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I think you can detect a neutron event with a scintillator (neutron to photon), photomultiplier tube (photon to electric signal) system, but how would a fusion neutron's energy (2.45 MeV) be typically measured?

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    $\begingroup$ Thermal/cold neutrons, or fast/MeV neutrons? They are quite different. $\endgroup$ – rob Aug 15 '14 at 1:07
  • $\begingroup$ Fusion neutrons (2.45MeV)... I'll edit the question $\endgroup$ – cpc333 Aug 15 '14 at 1:10
  • $\begingroup$ I thought about applying a [calibration] tag again. We don't have it yet, and there have only been a few questions where I wanted it. Any one have an opinion? $\endgroup$ – dmckee Aug 15 '14 at 1:20
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I'm going to answer for fairly energetic neutrons.

There are a several of parameters that you have to know and they are dependent on the details of your device to the point that you have to measure them; that is to say that you calibrate each device.

The parameters are

  1. the fraction of the energy that gets transferred to fast charged particles (usually protons, but if helium is involved sometimes alphas).

  2. the quenching factor that applies to the light generation from those fast particle

  3. the acceptance and response of the PMTs as a function of the light energy

Actually these factors are multiplicative so you only have to know the product, but the usual method of calibration extract all three of these (you'll note that #3 is already a product and you may or may not bother to tease that one apart).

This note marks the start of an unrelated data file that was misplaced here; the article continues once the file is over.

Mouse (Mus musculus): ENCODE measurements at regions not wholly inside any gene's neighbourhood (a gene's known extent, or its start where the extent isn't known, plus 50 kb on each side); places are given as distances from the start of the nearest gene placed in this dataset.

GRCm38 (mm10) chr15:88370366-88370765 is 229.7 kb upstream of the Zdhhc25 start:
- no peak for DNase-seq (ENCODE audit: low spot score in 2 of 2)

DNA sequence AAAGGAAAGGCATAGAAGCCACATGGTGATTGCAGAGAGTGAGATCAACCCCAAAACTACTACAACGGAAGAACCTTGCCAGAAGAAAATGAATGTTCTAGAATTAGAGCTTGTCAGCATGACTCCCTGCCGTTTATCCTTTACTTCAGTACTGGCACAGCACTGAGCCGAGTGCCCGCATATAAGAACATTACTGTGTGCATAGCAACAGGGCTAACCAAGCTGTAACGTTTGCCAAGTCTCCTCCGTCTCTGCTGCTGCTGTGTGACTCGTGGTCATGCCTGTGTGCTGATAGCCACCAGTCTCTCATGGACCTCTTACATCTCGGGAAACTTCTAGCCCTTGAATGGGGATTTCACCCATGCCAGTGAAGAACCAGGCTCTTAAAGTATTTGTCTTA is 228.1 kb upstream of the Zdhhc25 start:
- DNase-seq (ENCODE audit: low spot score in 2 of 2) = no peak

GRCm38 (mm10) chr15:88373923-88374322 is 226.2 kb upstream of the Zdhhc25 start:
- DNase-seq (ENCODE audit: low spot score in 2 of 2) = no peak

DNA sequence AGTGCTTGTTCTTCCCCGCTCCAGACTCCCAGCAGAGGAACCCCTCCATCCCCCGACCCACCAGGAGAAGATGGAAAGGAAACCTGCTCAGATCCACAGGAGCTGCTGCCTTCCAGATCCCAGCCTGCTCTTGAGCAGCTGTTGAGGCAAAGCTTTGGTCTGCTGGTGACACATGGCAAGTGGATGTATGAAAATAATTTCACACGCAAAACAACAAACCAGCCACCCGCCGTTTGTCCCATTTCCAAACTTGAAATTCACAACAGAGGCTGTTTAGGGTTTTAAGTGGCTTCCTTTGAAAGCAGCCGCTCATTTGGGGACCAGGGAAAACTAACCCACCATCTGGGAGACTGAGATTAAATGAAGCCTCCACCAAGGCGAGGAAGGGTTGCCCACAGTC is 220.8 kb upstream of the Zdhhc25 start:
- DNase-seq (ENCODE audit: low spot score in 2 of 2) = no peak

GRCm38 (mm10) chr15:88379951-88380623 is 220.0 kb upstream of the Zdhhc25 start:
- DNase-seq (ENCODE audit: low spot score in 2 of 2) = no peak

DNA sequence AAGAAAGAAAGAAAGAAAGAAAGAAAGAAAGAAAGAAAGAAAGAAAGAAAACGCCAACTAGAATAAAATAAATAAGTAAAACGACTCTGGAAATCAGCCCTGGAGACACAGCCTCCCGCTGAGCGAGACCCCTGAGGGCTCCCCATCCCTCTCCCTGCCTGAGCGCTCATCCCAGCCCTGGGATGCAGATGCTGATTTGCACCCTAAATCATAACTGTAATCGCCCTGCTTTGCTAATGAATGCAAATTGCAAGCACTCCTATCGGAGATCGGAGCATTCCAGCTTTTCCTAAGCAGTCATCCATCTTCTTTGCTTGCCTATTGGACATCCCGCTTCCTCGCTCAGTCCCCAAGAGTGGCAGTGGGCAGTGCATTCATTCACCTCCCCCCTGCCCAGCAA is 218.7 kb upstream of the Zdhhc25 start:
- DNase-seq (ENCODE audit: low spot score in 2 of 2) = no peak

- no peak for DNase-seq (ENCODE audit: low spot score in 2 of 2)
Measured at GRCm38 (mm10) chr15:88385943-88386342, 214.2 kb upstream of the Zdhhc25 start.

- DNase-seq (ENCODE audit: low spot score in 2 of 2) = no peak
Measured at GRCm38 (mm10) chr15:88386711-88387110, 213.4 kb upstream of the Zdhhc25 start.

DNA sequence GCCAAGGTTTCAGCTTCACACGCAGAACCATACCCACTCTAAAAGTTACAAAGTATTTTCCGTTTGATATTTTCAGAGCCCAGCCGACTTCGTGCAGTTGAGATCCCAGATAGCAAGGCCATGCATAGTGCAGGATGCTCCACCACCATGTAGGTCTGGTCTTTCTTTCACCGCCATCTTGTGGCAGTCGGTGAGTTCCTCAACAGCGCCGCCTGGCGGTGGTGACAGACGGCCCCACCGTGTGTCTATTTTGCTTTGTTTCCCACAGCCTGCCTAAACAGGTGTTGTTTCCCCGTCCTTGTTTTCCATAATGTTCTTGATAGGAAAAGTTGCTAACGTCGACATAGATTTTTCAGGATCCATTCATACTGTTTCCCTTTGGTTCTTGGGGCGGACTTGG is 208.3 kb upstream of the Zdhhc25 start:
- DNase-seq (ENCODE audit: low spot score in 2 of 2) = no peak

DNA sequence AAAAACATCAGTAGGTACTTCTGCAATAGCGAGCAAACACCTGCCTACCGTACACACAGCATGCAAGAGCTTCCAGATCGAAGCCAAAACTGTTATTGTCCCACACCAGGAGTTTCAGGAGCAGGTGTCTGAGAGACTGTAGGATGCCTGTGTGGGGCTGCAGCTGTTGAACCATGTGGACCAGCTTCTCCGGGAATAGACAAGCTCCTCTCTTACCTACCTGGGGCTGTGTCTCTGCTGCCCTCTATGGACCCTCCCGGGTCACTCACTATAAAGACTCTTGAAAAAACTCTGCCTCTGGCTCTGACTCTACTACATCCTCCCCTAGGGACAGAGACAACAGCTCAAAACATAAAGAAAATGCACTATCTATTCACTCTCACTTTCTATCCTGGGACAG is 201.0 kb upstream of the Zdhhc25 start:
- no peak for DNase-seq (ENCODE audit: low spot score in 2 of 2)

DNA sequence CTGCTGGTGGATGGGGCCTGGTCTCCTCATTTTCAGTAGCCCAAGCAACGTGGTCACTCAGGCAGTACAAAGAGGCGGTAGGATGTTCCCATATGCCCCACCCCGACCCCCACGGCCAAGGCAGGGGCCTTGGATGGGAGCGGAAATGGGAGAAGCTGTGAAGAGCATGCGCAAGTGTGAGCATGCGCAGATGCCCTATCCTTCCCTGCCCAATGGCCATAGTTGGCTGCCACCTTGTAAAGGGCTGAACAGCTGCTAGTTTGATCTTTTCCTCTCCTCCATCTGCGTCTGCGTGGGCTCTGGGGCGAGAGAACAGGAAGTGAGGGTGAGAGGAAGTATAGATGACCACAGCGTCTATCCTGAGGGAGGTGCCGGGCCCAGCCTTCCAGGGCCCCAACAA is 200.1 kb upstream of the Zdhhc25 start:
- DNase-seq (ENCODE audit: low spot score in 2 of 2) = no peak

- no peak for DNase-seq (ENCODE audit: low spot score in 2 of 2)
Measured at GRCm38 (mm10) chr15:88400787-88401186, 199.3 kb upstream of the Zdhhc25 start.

So, working backwards

(3) You calibrate with know energy photons or electrons (or muons). This is easiest if you have a stopping detector; without one you either need a really good Monte Carlo or to stick a well calibrated calorimeter behind your device during testing.

For in situ calibration it is often possible to use cosmic muons for this step, but in that case you do need to calculate the energy loss.

(2) You calibrate with known energy protons and/or alphas or if your detector has the resolutions you look very carefully and the end of heavy particle tracks (for that you do not need to know the incident energy very well). Stopping is not a big problem here unless your device is very thin.

(1) You use a combination of high quality Monte Carlo and the best known-energy neutron source you can get. (There are some really great neutron sources, but time on them can be hard to get and because the MCs are so good these days it is often enough to uses a CoTS neutron generator of known isotope source.)


If you have a bunch of devices of uniform design and constructed from the same batch of input materials (or you trust the uniformity of the supply for some reason), then numbers 1 and 2 should be pretty constant and aside from doing a little cross-checking it is only #3 that you have to adjust for all devices, and gain-matching was on the schedule anyway. No loss.

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  • $\begingroup$ Is it possible to get any kind of energy calibration with a PuBe source? $\endgroup$ – Ben Crowell Aug 15 '14 at 2:34
  • $\begingroup$ Ben, I don't know that spectrum exactly (I've used AmBe) but I would think so. The difficulty is that those sources usually have a bunch of different energies (not a forest exactly, but at least a grove), so a good MC will help you sort out all the contributions. $\endgroup$ – dmckee Aug 15 '14 at 2:43
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There are many ways to measure the energy of neutrons, here a few:

  1. Use a chopper and measure the time of flight for length L between two chopper blades. E= 1/2 m v^2 <=> E = 1/2 m L^2/t^2
  2. Place a well known single crystal in a neutron diffractometer and apply Bragg's law
  3. Evaluate the pulse form of an 3He detector tube.
  4. Measure how far the neutrons fall down in the gravity field of the earth in a known distance.
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